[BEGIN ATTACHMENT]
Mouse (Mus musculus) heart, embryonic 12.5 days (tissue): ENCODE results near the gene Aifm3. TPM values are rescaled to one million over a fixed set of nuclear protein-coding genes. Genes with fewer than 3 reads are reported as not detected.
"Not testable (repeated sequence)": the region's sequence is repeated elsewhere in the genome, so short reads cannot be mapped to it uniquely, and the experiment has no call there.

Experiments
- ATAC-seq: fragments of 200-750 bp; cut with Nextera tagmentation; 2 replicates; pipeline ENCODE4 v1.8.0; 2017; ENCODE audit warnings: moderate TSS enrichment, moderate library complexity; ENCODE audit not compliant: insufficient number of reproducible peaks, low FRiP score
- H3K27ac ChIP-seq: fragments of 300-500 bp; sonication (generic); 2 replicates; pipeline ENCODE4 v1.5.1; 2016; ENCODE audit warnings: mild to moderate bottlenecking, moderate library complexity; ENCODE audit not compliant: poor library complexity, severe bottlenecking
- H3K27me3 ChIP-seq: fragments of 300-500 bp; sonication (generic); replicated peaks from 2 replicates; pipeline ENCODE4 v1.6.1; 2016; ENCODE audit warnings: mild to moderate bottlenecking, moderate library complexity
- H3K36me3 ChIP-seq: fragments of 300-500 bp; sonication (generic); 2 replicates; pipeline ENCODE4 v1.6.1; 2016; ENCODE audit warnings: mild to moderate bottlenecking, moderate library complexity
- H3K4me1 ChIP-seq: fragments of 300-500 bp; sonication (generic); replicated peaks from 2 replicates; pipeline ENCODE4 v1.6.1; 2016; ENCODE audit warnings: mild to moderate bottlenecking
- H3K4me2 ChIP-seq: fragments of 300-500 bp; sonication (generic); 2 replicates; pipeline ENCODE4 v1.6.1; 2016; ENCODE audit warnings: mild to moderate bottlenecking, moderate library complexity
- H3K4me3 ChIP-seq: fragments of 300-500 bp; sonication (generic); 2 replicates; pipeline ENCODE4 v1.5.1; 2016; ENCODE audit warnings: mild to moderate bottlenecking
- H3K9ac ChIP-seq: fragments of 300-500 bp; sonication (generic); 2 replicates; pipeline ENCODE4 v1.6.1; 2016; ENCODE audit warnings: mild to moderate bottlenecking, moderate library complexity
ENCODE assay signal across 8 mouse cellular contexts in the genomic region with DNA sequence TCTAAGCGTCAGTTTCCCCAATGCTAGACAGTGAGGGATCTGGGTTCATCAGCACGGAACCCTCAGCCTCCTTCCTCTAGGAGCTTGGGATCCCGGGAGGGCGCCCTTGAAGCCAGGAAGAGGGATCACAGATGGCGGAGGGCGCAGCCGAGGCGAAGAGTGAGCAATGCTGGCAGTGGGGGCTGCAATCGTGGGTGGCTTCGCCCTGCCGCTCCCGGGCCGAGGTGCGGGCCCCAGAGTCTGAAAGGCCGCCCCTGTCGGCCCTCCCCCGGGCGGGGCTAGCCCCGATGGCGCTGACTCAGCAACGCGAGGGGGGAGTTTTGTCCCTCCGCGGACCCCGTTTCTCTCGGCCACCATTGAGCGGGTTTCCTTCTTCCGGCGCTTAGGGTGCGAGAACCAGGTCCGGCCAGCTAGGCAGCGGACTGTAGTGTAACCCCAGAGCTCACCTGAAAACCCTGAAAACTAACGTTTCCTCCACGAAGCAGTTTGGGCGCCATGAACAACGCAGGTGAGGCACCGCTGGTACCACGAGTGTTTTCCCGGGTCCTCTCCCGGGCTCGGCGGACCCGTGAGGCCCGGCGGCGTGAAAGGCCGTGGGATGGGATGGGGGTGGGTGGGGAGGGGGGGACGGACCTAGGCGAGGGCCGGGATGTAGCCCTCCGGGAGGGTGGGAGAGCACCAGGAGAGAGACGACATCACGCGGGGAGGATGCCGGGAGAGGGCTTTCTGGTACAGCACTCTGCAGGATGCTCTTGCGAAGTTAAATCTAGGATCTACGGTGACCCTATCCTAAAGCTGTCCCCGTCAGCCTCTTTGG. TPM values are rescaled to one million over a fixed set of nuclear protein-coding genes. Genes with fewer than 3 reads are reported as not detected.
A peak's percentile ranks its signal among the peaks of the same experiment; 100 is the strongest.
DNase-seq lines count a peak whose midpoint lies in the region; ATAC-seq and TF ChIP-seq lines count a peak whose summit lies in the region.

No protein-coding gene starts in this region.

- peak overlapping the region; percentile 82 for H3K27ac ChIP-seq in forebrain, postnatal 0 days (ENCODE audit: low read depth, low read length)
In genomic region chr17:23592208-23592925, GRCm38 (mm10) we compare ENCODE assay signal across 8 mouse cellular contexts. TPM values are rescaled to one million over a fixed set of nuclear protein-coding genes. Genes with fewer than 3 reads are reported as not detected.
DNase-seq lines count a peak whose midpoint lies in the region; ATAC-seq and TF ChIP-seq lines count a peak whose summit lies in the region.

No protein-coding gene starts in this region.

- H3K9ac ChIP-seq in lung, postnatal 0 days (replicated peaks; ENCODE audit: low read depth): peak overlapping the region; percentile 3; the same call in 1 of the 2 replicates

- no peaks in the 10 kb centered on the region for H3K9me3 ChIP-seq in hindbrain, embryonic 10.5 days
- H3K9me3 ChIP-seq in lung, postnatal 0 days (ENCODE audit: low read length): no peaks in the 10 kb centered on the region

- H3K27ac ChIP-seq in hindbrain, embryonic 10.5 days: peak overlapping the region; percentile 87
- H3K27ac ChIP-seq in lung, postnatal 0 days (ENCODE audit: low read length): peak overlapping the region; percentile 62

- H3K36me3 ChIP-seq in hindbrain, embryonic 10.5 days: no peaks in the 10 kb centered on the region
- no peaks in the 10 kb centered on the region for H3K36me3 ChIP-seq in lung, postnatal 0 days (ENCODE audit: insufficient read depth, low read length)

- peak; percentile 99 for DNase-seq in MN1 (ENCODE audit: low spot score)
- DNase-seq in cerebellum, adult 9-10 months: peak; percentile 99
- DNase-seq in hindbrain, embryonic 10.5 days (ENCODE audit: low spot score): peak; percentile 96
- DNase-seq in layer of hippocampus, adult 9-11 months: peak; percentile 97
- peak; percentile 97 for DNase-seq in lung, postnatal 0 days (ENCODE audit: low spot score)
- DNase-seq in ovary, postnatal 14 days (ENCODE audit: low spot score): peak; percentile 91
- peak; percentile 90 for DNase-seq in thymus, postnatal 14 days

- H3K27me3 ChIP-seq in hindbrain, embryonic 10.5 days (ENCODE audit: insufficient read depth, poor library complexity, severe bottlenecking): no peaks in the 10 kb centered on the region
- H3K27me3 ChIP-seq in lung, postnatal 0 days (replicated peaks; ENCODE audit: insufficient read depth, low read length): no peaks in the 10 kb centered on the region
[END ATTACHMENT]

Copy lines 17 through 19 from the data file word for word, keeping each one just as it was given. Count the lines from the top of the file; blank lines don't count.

In genomic region chr17:23592208-23592925, GRCm38 (mm10) we compare ENCODE assay signal across 8 mouse cellular contexts. TPM values are rescaled to one million over a fixed set of nuclear protein-coding genes. Genes with fewer than 3 reads are reported as not detected.
DNase-seq lines count a peak whose midpoint lies in the region; ATAC-seq and TF ChIP-seq lines count a peak whose summit lies in the region.

No protein-coding gene starts in this region.